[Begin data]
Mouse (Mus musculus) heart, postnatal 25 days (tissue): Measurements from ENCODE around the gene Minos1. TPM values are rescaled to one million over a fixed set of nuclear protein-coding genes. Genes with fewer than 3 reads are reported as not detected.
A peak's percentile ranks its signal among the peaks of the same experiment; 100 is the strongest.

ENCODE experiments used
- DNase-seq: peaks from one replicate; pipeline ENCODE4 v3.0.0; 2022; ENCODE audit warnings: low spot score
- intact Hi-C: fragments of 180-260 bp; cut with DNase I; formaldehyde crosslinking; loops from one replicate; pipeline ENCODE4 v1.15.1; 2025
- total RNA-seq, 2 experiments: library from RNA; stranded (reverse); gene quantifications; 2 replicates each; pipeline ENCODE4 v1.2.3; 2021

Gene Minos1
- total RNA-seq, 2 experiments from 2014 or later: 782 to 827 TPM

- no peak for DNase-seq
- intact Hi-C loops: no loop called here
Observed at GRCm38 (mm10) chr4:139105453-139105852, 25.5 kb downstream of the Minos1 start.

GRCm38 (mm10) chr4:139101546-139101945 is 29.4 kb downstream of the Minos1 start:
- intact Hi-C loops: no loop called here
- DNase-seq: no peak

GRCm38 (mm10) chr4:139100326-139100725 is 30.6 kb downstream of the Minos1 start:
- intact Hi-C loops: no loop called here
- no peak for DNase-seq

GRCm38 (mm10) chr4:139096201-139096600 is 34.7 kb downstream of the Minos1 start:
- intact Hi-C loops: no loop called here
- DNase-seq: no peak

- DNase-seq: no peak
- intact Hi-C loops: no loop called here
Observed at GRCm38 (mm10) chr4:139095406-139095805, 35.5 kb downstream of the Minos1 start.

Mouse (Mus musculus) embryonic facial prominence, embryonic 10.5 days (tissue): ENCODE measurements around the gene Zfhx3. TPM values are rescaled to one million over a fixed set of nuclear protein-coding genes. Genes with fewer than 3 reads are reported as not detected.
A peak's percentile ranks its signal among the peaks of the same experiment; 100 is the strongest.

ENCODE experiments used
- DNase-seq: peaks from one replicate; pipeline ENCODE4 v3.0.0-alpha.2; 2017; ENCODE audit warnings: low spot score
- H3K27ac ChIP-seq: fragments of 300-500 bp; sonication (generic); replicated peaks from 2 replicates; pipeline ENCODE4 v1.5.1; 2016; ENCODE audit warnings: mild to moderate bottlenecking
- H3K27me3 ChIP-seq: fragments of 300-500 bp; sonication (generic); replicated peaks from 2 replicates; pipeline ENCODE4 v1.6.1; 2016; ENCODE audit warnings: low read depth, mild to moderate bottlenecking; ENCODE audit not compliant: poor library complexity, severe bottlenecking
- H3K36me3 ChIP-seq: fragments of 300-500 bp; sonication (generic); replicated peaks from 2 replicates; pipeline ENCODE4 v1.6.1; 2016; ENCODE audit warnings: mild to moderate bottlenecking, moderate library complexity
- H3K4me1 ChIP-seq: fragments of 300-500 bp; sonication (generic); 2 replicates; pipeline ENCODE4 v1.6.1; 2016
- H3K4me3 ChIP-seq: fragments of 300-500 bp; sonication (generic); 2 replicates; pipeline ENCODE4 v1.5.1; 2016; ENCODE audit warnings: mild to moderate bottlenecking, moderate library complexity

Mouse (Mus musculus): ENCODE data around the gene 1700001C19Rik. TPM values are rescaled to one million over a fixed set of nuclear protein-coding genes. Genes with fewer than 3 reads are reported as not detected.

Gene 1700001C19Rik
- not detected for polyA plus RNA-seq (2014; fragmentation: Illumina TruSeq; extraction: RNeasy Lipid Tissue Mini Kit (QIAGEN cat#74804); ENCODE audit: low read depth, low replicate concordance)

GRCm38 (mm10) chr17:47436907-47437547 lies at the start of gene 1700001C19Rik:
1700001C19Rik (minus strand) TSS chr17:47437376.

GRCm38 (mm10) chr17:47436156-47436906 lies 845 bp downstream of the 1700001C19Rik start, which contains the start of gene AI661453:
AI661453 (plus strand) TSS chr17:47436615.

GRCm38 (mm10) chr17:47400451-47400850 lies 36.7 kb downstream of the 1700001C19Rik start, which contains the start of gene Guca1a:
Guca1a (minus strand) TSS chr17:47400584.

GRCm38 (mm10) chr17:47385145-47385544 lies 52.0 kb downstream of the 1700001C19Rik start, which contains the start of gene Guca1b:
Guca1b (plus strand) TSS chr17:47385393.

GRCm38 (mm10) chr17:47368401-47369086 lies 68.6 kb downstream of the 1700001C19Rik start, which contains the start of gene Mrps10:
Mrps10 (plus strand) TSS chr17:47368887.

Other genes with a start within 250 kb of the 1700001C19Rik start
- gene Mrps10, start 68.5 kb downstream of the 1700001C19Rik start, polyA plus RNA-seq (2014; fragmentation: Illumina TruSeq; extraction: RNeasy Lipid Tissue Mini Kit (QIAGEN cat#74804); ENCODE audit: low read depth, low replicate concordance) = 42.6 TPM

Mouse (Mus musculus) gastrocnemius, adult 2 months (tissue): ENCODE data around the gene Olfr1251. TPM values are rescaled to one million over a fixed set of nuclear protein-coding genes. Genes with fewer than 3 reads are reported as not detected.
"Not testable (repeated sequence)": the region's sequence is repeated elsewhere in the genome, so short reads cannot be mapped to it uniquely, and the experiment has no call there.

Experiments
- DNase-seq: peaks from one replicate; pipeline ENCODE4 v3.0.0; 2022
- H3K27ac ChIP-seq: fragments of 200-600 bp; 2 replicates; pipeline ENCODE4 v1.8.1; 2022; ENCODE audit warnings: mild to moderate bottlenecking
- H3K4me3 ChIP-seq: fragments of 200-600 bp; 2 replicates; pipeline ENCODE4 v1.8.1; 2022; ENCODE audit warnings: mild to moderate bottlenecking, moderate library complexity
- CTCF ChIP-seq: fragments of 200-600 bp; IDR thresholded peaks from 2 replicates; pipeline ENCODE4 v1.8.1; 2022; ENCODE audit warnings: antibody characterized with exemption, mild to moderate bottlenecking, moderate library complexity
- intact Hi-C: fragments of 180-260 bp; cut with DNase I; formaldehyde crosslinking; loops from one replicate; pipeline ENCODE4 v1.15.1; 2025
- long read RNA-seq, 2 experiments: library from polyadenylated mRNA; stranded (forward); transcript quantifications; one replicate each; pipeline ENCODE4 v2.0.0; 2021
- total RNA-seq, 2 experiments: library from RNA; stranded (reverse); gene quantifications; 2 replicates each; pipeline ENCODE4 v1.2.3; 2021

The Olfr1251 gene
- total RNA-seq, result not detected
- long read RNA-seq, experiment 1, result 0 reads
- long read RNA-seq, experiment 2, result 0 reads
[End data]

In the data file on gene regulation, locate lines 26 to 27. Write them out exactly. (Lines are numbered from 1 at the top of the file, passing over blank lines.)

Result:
ENCODE experiments used
- DNase-seq: peaks from one replicate; pipeline ENCODE4 v3.0.0-alpha.2; 2017; ENCODE audit warnings: low spot score